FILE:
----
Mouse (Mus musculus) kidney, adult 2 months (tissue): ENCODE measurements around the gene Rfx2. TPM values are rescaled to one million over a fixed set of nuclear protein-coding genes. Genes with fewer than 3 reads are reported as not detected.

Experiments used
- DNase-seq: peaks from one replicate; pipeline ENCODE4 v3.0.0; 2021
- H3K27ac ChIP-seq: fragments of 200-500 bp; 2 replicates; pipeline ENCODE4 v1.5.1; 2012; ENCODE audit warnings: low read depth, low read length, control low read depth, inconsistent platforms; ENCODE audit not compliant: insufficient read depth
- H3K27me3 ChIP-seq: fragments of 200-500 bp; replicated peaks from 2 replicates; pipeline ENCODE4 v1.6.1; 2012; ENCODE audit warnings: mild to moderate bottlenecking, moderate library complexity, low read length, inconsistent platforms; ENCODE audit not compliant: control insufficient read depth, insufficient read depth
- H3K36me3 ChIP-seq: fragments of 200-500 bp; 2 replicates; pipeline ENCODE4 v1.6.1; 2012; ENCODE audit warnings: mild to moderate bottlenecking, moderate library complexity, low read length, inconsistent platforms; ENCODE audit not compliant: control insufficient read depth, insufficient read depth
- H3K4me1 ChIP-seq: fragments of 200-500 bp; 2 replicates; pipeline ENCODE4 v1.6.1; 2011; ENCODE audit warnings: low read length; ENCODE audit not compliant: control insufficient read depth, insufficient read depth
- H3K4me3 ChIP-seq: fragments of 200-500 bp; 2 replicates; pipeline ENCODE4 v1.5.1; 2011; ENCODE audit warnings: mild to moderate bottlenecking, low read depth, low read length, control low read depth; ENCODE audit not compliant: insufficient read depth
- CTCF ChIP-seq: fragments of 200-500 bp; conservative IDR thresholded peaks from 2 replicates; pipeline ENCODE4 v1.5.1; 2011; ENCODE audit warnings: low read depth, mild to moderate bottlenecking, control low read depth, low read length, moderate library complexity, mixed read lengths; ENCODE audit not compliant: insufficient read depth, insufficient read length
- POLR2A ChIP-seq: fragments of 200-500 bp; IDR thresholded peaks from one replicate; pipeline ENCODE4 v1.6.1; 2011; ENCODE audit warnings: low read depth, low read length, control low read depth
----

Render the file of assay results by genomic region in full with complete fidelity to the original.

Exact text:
Mouse (Mus musculus) kidney, adult 2 months (tissue): ENCODE measurements around the gene Rfx2. TPM values are rescaled to one million over a fixed set of nuclear protein-coding genes. Genes with fewer than 3 reads are reported as not detected.

Experiments used
- DNase-seq: peaks from one replicate; pipeline ENCODE4 v3.0.0; 2021
- H3K27ac ChIP-seq: fragments of 200-500 bp; 2 replicates; pipeline ENCODE4 v1.5.1; 2012; ENCODE audit warnings: low read depth, low read length, control low read depth, inconsistent platforms; ENCODE audit not compliant: insufficient read depth
- H3K27me3 ChIP-seq: fragments of 200-500 bp; replicated peaks from 2 replicates; pipeline ENCODE4 v1.6.1; 2012; ENCODE audit warnings: mild to moderate bottlenecking, moderate library complexity, low read length, inconsistent platforms; ENCODE audit not compliant: control insufficient read depth, insufficient read depth
- H3K36me3 ChIP-seq: fragments of 200-500 bp; 2 replicates; pipeline ENCODE4 v1.6.1; 2012; ENCODE audit warnings: mild to moderate bottlenecking, moderate library complexity, low read length, inconsistent platforms; ENCODE audit not compliant: control insufficient read depth, insufficient read depth
- H3K4me1 ChIP-seq: fragments of 200-500 bp; 2 replicates; pipeline ENCODE4 v1.6.1; 2011; ENCODE audit warnings: low read length; ENCODE audit not compliant: control insufficient read depth, insufficient read depth
- H3K4me3 ChIP-seq: fragments of 200-500 bp; 2 replicates; pipeline ENCODE4 v1.5.1; 2011; ENCODE audit warnings: mild to moderate bottlenecking, low read depth, low read length, control low read depth; ENCODE audit not compliant: insufficient read depth
- CTCF ChIP-seq: fragments of 200-500 bp; conservative IDR thresholded peaks from 2 replicates; pipeline ENCODE4 v1.5.1; 2011; ENCODE audit warnings: low read depth, mild to moderate bottlenecking, control low read depth, low read length, moderate library complexity, mixed read lengths; ENCODE audit not compliant: insufficient read depth, insufficient read length
- POLR2A ChIP-seq: fragments of 200-500 bp; IDR thresholded peaks from one replicate; pipeline ENCODE4 v1.6.1; 2011; ENCODE audit warnings: low read depth, low read length, control low read depth